Faces In the Crowd: Mark Johnson

July 12, 2018

By Aaron Michell

Mark Johnson got his start with the Marion Press.
Johnson, an ’09 Marion grad, and current news reporter for the Traverse City Record-Eagle, started his writing career right here at the paper: a high schooler, taking pictures and writing sports blurbs for his hometown teams.
While he eventually moved on to write for Central Michigan University, the Missaukee Sentinel, the Gaylord Herald Times, and now the Record-Eagle, Mark wants you to know that it was the Marion Press that got him started.
And that he’s pretty happy with where it’s taken him.
Mark, the son of George and Bonnie Johnson, grew up right here in downtown Marion, spending many a summer day playing ball with his friends and his brother, Jimmy, at the outdoor elementary basketball courts.
It was his love of sports that initially got him into writing. It’s been his love of writing that has taken his career to another level.
These days, you can often find Mark either reading, writing, or running. Or even reading about running. His favorite publication – outside of the Marion Press, of course – is Runner’s World. And other times you’ll find him running around with his girlfriend of two years, Lita, who also works for the Record-Eagle. Catch him on a weekend, and it’s possible – albeit unlikely – that the two of them may even be relaxing.
We were fortunate to catch up with Mark recently, where we found him in-between a news-story and a jog. We spoke about writing, his family, and growing up in Marion. We found out what we already knew: Mark Johnson is more than just another face in the crowd.

Mark,left, and his father George Johnson share a proud moment after a race.

Mark,left, and his father George Johnson share a proud moment after a race.

Marion Press: You’ve been with the Record-Eagle for two years now, how’s that going?
Mark: Good. Real busy; it’s been a couple of months, just nonstop.

MP: Are there specific stories that you cover?
Mark: We had a couple reporters leave, and we changed things around – I’m now the cops & courts reporter. I’m also covering Grand Traverse County government until we get another reporter on board.

MP: So you’re probably down at the courthouse quite often?
Mark: Yeah, every morning. I have a briefing with the police at 9 a.m. Monday through Friday, and then I go from there to the courthouse to look at court files with the district court and circuit courts. And then, of course, if there are any trials or court hearings that people are following, I’ll be there for those too. It’s constant. It’s crazy.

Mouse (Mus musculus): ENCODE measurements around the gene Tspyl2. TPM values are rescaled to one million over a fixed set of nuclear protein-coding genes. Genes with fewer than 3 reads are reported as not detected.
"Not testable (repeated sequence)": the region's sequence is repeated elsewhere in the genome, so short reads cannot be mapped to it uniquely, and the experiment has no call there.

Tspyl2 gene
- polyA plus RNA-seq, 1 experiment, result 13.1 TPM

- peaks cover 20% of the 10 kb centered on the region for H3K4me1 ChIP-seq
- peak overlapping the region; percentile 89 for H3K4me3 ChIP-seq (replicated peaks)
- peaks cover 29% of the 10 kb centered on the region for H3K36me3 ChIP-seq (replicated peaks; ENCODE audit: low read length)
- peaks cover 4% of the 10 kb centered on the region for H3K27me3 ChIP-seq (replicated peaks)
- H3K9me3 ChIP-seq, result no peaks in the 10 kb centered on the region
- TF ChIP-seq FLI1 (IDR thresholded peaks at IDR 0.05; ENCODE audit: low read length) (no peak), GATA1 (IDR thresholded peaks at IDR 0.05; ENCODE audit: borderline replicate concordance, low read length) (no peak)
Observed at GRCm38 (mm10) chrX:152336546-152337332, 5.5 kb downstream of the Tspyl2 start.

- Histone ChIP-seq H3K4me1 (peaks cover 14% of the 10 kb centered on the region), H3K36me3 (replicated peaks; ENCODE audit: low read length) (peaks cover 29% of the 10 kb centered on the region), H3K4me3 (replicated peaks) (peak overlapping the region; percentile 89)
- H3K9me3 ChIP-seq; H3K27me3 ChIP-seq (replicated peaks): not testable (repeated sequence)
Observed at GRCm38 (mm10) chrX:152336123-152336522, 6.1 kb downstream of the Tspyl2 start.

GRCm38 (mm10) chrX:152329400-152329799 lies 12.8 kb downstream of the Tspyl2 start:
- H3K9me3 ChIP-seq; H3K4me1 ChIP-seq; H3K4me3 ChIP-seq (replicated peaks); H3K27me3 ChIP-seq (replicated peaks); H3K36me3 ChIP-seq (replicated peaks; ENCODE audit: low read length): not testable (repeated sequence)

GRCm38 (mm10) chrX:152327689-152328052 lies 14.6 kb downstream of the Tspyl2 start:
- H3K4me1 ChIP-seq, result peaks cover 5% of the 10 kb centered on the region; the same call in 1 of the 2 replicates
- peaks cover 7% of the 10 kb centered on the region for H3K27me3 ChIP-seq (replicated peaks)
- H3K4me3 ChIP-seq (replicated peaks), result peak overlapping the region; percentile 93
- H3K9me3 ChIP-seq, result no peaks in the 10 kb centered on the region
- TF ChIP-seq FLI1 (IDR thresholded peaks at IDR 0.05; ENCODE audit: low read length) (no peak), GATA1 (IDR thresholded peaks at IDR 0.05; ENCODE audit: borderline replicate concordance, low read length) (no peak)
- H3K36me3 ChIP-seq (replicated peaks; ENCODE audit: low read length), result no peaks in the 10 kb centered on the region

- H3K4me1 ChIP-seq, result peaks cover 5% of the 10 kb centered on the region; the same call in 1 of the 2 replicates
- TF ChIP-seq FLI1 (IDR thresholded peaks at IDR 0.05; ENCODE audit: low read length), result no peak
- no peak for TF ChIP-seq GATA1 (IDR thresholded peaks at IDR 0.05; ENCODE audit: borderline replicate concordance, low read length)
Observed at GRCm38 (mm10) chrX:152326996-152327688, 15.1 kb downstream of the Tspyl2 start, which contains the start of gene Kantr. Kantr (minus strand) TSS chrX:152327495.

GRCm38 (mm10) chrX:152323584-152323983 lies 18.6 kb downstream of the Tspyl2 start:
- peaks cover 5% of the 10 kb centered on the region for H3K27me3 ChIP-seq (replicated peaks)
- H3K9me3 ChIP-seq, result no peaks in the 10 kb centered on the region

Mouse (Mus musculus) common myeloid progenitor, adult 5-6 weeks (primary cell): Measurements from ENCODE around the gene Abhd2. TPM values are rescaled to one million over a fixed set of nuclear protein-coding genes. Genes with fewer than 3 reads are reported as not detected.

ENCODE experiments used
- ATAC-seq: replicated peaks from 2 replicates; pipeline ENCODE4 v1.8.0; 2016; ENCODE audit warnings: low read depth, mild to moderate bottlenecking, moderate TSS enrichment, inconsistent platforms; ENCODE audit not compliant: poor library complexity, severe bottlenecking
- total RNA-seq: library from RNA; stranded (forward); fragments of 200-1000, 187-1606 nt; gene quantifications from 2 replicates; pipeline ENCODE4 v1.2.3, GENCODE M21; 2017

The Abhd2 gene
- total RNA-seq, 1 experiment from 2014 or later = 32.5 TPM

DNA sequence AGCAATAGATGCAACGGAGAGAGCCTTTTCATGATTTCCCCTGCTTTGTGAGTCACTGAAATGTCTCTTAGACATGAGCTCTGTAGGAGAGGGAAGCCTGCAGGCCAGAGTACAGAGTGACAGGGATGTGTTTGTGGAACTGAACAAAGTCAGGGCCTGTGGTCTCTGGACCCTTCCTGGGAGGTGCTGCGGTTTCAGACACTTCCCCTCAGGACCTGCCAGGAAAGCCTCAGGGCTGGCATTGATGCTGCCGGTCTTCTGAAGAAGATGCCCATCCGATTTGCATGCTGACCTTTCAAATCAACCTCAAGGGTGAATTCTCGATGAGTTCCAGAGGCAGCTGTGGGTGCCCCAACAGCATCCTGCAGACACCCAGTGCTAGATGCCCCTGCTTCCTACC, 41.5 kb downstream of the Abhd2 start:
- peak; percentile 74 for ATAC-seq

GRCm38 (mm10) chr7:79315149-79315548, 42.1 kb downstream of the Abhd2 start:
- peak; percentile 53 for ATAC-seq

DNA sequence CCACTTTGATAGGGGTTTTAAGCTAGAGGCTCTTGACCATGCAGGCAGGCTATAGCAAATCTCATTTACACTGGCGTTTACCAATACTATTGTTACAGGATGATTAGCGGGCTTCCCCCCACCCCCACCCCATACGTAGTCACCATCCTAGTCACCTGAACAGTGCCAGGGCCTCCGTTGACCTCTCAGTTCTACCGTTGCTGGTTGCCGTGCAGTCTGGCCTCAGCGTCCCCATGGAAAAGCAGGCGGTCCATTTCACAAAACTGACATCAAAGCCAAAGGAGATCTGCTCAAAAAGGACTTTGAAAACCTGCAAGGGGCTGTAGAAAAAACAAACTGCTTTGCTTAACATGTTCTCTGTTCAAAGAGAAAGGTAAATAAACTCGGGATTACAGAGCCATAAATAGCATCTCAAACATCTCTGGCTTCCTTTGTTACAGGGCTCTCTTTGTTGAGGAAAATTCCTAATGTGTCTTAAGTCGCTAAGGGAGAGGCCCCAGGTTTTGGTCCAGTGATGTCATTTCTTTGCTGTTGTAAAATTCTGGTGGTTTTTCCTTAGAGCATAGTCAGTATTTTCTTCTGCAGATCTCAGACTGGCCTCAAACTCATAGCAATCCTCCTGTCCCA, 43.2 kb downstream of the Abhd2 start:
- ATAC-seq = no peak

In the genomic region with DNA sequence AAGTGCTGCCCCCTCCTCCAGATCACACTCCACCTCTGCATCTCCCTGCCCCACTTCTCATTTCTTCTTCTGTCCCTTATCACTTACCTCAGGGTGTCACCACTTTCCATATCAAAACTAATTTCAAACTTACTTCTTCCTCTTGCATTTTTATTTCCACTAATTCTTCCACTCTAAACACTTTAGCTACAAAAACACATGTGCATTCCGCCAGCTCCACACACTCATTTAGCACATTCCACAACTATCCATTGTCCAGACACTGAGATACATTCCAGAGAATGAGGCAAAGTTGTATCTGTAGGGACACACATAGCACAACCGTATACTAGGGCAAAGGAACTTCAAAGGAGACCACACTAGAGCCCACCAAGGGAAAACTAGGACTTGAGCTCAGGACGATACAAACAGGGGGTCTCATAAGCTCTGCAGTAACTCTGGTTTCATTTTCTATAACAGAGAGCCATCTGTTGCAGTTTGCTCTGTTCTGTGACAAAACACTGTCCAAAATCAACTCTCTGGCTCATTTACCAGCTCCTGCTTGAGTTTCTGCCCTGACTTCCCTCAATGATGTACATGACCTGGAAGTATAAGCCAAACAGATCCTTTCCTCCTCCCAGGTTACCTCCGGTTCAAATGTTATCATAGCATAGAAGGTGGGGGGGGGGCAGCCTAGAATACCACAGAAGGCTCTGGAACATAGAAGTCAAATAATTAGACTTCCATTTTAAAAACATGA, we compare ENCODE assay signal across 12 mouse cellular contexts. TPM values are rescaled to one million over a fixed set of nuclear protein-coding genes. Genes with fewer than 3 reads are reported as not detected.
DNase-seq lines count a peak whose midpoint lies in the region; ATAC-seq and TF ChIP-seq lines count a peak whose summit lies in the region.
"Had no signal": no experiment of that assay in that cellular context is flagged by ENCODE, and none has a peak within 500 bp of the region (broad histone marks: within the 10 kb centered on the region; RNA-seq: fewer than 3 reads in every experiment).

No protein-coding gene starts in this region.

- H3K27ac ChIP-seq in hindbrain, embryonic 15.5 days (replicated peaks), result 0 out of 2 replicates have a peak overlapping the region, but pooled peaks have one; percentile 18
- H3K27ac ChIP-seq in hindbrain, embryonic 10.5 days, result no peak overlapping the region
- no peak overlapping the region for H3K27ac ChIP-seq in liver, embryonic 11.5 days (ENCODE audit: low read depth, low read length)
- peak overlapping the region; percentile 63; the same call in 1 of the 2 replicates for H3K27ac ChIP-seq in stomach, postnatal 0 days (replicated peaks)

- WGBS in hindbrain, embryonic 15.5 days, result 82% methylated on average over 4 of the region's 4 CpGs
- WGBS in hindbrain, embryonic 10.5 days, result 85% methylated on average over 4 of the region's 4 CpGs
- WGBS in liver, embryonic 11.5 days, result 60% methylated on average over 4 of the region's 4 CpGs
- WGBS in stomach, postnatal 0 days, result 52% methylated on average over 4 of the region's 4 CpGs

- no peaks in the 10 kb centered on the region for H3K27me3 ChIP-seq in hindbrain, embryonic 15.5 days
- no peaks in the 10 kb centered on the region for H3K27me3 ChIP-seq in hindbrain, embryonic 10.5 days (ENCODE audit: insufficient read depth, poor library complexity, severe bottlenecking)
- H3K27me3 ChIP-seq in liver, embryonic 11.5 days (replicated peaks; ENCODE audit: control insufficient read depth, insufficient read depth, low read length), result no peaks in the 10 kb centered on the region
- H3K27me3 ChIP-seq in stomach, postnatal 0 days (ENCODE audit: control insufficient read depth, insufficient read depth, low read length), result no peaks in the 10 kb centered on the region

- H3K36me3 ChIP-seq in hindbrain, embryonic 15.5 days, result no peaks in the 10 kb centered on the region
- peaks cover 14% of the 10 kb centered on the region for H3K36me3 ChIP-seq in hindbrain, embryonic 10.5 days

MP: Do you get any days off?
Mark: I get Saturdays and Sundays off. If I didn’t, I’d go insane.

MP: How do you spend your weekends?
Mark: It depends. I really like to run, so if there’s a good local race going on, we’ll check that out.

Mark and his girlfriend LIta both work for the Record Eagle out of Traverse City.

Mark and his girlfriend LIta both work for the Record Eagle out of Traverse City.

MP: What was it that made you want to get into journalism?
Mark: Well, I was actually telling this story the other day: I was in either JV football or basketball – I think it was football – and I remember that our team was doing pretty well, and we never got any coverage in the local papers. So, I went to [former Marion Press publisher] Jim Blevins and asked him if I could write a little blurb here and there on our football team. So I started with that; just writing little things for the paper. From there, I think eventually I started covering girls’ volleyball, and I got to write some longer stories.
So that kind of got me going, and I liked it enough. I took a career matchmaker in high school and it told me my best bet would be to be an author, or a reporter. I enjoyed writing those stories enough, so I thought I’d go ahead with that.
Went to school for that [at Central Michigan University]. I kept getting more experience and really liked it and just kept going from there.
But first, I started working and doing different things for the Marion Press. I’d cover Marion Fair stuff, sports; I did all kinds of stuff for the Marion Press. It wasn’t until my junior and senior years in high school – and later – that I really started writing a lot for the Marion Press.
Then eventually I moved on and started writing some stuff for the Missaukee Sentinel. Did more news features: a Fourth of July story in Falmouth, a restaurant opening in McBain, some other random stuff.
At that time, I was in college and I was writing sports; I was covering the women’s basketball team and the men’s track and field team.
I was writing for our student newspaper called Central Michigan Life. From there, one of our assignments in class was to interview a reporter and write a paper on it. After the interview, we were talking about careers and how I could make myself attractive to future employers. And [the reporter] said: ‘Get as much experience as you can.’
I wrote sports and then started covering regular university news. I just really loved news and kept with it.
From there, I was up in Gaylord for two years, and now I’ve been in Traverse City for two years.

MP: And the Record-Eagle is one of the biggest papers in Northern Michigan.
Mark: We like to think we’re one of the top papers in Northern Michigan. It’s definitely a step-up. But I was happy with where I was at, and someone just reached out to me about a job here. And so I came to Traverse City on this beautiful sunny day, and you drive in, by the water… and I really liked the newsroom and the editors and everything. I was pretty excited at the chance to come here.